Baseball in Wartime

Baseball's Greatest Sacrifice

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Mike Garcia


Date and Place of Birth: November 17, 1923 in San Gabriel, California

Died: January 13, 1986 Fairfield Park, Ohio

Baseball Experience: Major League
Military Unit: US Army

Area Served: European Theater of Operations

Major League Stats: Mike Garcia on Baseball-Almanac


Mike GarciaEdward M “Mike” Garcia was born on November 17, 1923 in San Gabriel, California. When he was two years old the family moved to Orosi, California where he became a standout pitcher at Orosi High School. He transferred to Visalia High School his senior year then pitched for a semi-pro team in Tulare.


The 6-foot-1 right-hander of Mexican-Indian ancestry signed with the Cleveland Indians in 1942 and was assigned to Appleton of the Wisconsin State League. He finished with an unmemorable 10-10 record, but on August 16, against Green Bay, he retired the first 21 batters he faced in 4-1 win.


Garcia’s career was put on hold when he entered military service in 1943. He served in Europe with the Army stringing communication lines for the Signal Corps. Garcia was discharged on December 29, 1945.


He played for Bakersfield of the California League in 1946 and produced an incredible 22-9 record with a 2.56 earned run average. Garcia led the California League in strikeouts, ERA, innings pitched, complete games and won-loss percentage.


In 1947 he spent spring training with the Indians but was assigned to Wilkes-Barre of the Eastern League where he was 17-10. Again, he trained with the Indians in 1948, but was sent to Oklahoma City of the Texas League where he compiled a 19-16 record. Garcia was called up to Cleveland on September 13, but didn’t make his major league debut until the last day of the season – October 3, 1948. He was the fifth of six pitchers used in a losing cause against the Detroit Tigers that forced the Indians into a playoff with the Boston Red Sox.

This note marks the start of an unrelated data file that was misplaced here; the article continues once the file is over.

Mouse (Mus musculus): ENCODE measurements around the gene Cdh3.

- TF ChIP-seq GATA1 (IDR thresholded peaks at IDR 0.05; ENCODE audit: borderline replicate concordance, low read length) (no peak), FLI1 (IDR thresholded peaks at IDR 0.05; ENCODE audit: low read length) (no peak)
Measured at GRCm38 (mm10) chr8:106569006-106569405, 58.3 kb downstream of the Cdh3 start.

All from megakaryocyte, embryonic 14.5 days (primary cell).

After a handful of relief appearances at the start of 1949, Garcia joined the Indians’ starting rotation along with Bob Lemon, Early Wynn and Bob Feller. Nicknamed the “Big Bear” by his teammates, Garcia remained a Cleveland starter through 1957 and produced two 20-win seasons (1951 and 1952), was a three-time all-star and had probably his best season in 1954, when he was 19-8 with a 2.64 ERA as the Indians won a record 111 games.



In 1958, Garcia suffered a back injury when he slipped on a wet field during spring training. The injury was diagnosed as a slipped disc and effectively ended his career. He made just six appearances that year and pitched in 29 games – mainly in relief - the following year.


Garcia pitched in relief for the Chicago White Sox in 1960 and ended his playing career as a reliever for the Washington Senators in 1961.


After his baseball career ended, Garcia concentrated on the dry cleaning business he had purchased in 1955 in the Cleveland suburb of Parma. Suffering from diabetes and a kidney ailment, Garcia was reunited on December 2, 1985 with former Indians’ pitchers Feller, Lemon and Wynn, along with the manager Al Lopez, at a tribute to help defray some of Garcia’s medical expenses.


He passed away at his home in the Cleveland suburb of Fairview Park, Ohio on January 13, 1986. It was the 35th wedding anniversary of Garcia and his wife, Gerda. Mike Garcia was 62 years old.


Created January 6, 2008.

Copyright © 2015 Gary Bedingfield (Baseball in Wartime). All Rights Reserved.